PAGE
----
Leonard said: “It can be appreciated that selection of the camera fields of view involves a tradeoff between maximized coverage and resolution. An increased field of view will, of course, improve the amount of image data that can be captured, and in particular increase the amount of useful stereoscopic data as the size of the stereoscopic field of view is increased. However, as the view angle is increased the resolution is decreased. This is illustrated by considering a hypothetical digital camera with a resolution of 4,000 by 4,000 pixels and a field of view of 100°. Dividing 100° by 4,000 pixels gives coverage of 1/40 of a degree per pixel. This yields a resolution of about 1 cm at 23 meters. As digital camera technology improves the resolution will improve. Digital camera resolution has followed Moore’s law for semiconductors and has doubled about every year or two, and trend is expected to continue for at least the next fifteen years. An alternate solution to increasing the resolution is to simply use more cameras, each covering a smaller field of view”.
It was a surprise to find this patent, and even more so the name of its author. When I proposed this camera I gave it the name of Leonardo, but it was not due to Da Vinci, nor to P. Steuart III, but to a painter/lithographer panographer, Leonardo Barañano. So I reaffirm the decision, but it is Leonard P. Steuart who deserves it.
The technique has evolved a lot since 2003, as Leonard announced.
A patent describes an idea but its application is something very different. For a patent to work, many problems have to be solved that do not need to be detailed in the patent itself.
The architecture is not the same as the one I propose, but it is just as effective. Perhaps by using 18 cameras instead of the 24 Leonard proposes, the cost is reduced, as well as the dimensions of the camera. But the result will be the same.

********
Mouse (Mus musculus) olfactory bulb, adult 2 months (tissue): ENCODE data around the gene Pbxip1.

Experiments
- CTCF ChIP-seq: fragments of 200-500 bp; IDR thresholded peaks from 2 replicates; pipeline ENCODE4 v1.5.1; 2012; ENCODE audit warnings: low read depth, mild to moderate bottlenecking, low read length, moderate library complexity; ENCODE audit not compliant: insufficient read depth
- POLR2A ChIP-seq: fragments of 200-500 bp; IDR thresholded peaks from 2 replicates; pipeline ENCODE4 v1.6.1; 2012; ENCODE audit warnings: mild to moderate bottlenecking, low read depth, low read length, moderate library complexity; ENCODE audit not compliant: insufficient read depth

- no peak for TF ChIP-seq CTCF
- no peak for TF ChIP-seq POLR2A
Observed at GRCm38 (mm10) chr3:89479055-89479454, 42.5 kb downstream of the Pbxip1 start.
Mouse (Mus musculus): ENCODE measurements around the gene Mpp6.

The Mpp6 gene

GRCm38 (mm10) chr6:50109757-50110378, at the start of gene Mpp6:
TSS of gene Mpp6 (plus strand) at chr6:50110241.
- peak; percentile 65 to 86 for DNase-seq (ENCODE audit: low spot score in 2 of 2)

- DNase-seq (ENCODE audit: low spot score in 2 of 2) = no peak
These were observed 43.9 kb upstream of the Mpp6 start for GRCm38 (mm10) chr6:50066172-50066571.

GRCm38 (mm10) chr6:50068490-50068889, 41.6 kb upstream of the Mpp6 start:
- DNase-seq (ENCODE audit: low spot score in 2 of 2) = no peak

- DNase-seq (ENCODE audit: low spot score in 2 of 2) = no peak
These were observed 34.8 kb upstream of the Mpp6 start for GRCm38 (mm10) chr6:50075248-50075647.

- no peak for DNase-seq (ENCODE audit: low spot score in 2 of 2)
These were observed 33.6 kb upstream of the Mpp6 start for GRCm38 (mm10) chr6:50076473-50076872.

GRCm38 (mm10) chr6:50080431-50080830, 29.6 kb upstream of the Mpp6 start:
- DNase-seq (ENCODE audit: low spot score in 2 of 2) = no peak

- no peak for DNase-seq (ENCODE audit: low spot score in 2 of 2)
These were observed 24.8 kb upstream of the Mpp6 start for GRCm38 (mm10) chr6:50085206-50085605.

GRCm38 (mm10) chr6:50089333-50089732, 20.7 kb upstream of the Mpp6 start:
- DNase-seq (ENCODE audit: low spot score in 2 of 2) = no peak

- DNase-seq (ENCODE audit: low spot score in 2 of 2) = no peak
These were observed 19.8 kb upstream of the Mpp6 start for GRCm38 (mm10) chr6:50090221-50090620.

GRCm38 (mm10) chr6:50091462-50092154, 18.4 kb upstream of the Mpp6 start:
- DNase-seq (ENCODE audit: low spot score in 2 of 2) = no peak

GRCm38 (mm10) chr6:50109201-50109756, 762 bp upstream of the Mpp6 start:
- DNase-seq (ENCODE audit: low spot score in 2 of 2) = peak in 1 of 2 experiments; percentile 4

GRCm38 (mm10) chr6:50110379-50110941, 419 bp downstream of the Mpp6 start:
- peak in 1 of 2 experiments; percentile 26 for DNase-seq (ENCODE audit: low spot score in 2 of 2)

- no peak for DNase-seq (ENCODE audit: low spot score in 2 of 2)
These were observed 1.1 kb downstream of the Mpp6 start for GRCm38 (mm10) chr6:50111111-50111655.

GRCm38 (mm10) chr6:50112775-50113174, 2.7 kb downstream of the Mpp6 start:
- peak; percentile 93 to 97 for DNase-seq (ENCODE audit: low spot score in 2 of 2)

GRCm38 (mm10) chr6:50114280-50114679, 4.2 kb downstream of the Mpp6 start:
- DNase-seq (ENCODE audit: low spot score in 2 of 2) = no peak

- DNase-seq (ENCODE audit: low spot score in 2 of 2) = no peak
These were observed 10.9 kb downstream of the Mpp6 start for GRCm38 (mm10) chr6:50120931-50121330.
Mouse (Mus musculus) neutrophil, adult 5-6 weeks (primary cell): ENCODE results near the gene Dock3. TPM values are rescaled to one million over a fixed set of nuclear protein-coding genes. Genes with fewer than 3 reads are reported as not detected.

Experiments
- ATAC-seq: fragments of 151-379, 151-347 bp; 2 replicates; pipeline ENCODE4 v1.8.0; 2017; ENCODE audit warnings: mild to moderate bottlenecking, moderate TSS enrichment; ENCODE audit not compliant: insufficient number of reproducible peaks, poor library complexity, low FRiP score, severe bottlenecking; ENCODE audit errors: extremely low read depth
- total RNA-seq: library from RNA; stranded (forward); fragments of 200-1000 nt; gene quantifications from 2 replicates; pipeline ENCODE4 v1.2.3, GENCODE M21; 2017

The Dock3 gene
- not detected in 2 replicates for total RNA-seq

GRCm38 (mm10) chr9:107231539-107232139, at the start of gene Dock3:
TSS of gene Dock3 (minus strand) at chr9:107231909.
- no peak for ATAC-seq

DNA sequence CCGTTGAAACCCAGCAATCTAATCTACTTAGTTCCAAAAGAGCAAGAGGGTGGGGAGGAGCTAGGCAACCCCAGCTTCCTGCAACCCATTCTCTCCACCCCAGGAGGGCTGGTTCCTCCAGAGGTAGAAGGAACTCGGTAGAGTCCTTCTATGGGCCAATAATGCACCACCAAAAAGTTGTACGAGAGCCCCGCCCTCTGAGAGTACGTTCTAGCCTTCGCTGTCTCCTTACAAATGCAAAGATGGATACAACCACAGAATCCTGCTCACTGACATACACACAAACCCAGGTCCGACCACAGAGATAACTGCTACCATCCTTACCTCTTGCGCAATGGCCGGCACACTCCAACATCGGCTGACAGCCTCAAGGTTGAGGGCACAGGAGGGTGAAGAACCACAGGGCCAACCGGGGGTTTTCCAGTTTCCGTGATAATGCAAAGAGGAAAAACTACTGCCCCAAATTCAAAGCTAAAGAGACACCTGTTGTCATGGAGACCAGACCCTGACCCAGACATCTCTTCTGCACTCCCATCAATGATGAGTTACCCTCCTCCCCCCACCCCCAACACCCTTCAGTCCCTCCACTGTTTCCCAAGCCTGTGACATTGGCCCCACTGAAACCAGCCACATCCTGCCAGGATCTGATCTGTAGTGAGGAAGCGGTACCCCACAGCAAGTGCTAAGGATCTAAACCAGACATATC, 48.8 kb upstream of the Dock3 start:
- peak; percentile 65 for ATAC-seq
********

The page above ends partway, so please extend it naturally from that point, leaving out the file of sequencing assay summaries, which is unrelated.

Leonard proposes a capture in four horizontal planes, so that a horizontal and vertical disocclusion can be obtained. So if we increase the FOV proposed by Leonard to 190º. Its design works for 6Dof.
If you are interested in building this camera you must take into account an important detail, never before exposed, the interaxial distance. Or rather the “off-set” of the 18 entrance pupils, with respect to the geometric centre of the camera.
If the camera is too small, you will look through the eyes of a mouse, and everything will seem big, this steriopsis effect is called GIGANTISM. On the contrary, if the diameter of the camera is too big, you’ll look through the eyes of an elephant, and everything will seem too small, this effect is called miniaturization. So once you decide on the optics, and the sensors, you will need to perform several tests until you achieve the desired dimensionality.
Finally, you will need a rendering system optimised for 6Dof, that is to say a “soft” that allows you to compose the different panoramas.
One step beyond!
6Dof photography is something completely different in the way it tells the story. No radioactive zombie will attack you from any angle. It will be something much more natural and simple; you will simply walk into a photograph. You can visit a museum, play “Scape Room”, take a walk around IKEA, or visit Cologne’s Gothic Cathedral.
Ready player two?